Important Artistic Movements: Romanticism

Important Artistic Movements: Romanticism

After having recently looked at the Baroque era of art, it is now, only pertinent that we explore the early 19th century movement of Romanticism and how this influenced the world of art – providing a basis for the transitions that continued to happen into the 20th and 21st centuries.

“Romanticism is precisely situated neither in choice of subject nor in exact truth, but in a way of feeling.” – Charles Baudelaire

Key Elements

Although the style of the Baroque era was starting to show signs of a huge change across the world, Romanticism went that step further. With the world becoming a more enlightened and knowledgeable place, artists were beginning to reflect this in their art – choosing more natural subjects and exploring the imagination more deeply.

BERTRAM NICHOLLS The weir at Windsor

Important Artists

The Romantic Movement saw the careers of many well known artists including:

  • William Blake
  • John Constable
  • Thomas Cole
  • Eugene Delacroix
  • J.M.W Turner

This era saw the Romantic Movement in literature as well as art and featured the likes of Edgar Allen Poe, John Keats and William Wordsworth.

Influence on the Art World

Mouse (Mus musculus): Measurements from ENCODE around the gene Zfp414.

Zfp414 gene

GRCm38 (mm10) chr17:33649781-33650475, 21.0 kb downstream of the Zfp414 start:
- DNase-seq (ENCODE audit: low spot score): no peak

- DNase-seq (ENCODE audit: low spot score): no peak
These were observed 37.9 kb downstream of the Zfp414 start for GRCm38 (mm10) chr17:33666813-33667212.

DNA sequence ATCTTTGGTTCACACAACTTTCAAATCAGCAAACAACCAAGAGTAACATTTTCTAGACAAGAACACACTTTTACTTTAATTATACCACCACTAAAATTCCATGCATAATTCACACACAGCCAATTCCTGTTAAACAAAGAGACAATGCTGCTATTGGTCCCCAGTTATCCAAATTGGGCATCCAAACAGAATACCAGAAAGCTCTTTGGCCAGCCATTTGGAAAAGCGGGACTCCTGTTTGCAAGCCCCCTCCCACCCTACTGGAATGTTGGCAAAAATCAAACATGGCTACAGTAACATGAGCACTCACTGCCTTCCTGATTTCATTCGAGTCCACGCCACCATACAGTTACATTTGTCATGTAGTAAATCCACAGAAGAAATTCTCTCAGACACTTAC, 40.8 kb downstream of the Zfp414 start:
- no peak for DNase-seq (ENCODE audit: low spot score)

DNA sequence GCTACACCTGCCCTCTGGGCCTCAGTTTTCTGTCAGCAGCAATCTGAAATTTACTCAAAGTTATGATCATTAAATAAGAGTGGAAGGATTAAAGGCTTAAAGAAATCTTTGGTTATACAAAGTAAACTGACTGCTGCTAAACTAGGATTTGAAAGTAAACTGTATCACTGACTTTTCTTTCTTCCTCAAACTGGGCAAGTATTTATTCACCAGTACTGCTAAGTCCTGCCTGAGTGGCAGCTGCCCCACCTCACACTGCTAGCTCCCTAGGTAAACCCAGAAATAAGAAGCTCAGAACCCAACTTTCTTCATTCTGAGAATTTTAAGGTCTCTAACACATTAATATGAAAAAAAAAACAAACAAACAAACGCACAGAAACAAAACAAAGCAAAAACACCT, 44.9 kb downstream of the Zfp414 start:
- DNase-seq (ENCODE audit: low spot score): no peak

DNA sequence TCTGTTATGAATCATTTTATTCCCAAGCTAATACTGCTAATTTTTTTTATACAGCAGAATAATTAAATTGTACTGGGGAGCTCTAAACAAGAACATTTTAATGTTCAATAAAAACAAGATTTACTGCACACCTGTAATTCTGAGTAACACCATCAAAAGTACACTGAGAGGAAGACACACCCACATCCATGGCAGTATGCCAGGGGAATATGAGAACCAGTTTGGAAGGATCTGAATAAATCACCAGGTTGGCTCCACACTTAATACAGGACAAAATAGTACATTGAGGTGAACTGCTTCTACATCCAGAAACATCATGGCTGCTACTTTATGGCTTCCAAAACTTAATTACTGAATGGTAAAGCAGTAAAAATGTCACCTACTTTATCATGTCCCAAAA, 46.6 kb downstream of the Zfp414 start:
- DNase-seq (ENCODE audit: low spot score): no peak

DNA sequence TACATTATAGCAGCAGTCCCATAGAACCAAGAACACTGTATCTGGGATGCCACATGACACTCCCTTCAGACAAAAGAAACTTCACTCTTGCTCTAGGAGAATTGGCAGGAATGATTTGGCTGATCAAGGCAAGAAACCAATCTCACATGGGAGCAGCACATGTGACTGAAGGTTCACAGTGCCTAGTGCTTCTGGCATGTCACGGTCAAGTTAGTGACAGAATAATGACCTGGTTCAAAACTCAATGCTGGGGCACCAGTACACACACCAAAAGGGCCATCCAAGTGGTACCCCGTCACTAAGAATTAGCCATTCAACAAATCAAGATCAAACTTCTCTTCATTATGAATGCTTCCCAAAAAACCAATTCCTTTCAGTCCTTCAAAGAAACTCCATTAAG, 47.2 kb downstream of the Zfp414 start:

As with any other art movement, Romanticism had a huge and lasting impact – not just on the art world, but on the ever changing culture. Romantic art opened up the way for new subject matters to be explored, particularly landscapes which had been rarely portrayed before.

As mentioned above, the impact of this movement didn’t just affect paintings either, with literature, music and sculpture also becoming heavily influenced by the movement too.

British poets such as William Wordsworth and Samuel Taylor Coleridge are heavily associated with the Romantic Movement and were both involved in the Utopian social movement following the French Revolution.

With regards to music, Mozart, Haydn and Beethoven have been referred to as the three “Romantic Composers” by E.T.A Hoffman in 1810. The term “Romanticism” in music generally refers to the period between 1820 to 1910.

Romanticism and Nationalism

 The Romantic Movement focused greatly on the development of folklore and local traditions and customs through art.

However, one of the lasting legacies of this movement has been the assertion of nationalism, which featured heavily in the work of Johann Gottfried von Herder.

Romantic nationalism changed dramatically following the French Revolution. This event and the following Napoleonic nationalism and republicanism inspired many other nations, both in their art and in their way of thinking; they believed that self determination and a knowing of national unity were the reasons behind the French victory in battle.

Here at Mark Mitchell, we enjoy seeing how such art movements inspire and impact on the outcome of other artist’s work. As we have a variety of British paintings for sale, you may be surprised at how many of these works of art are heavily influenced by art movements such as Romanticism.



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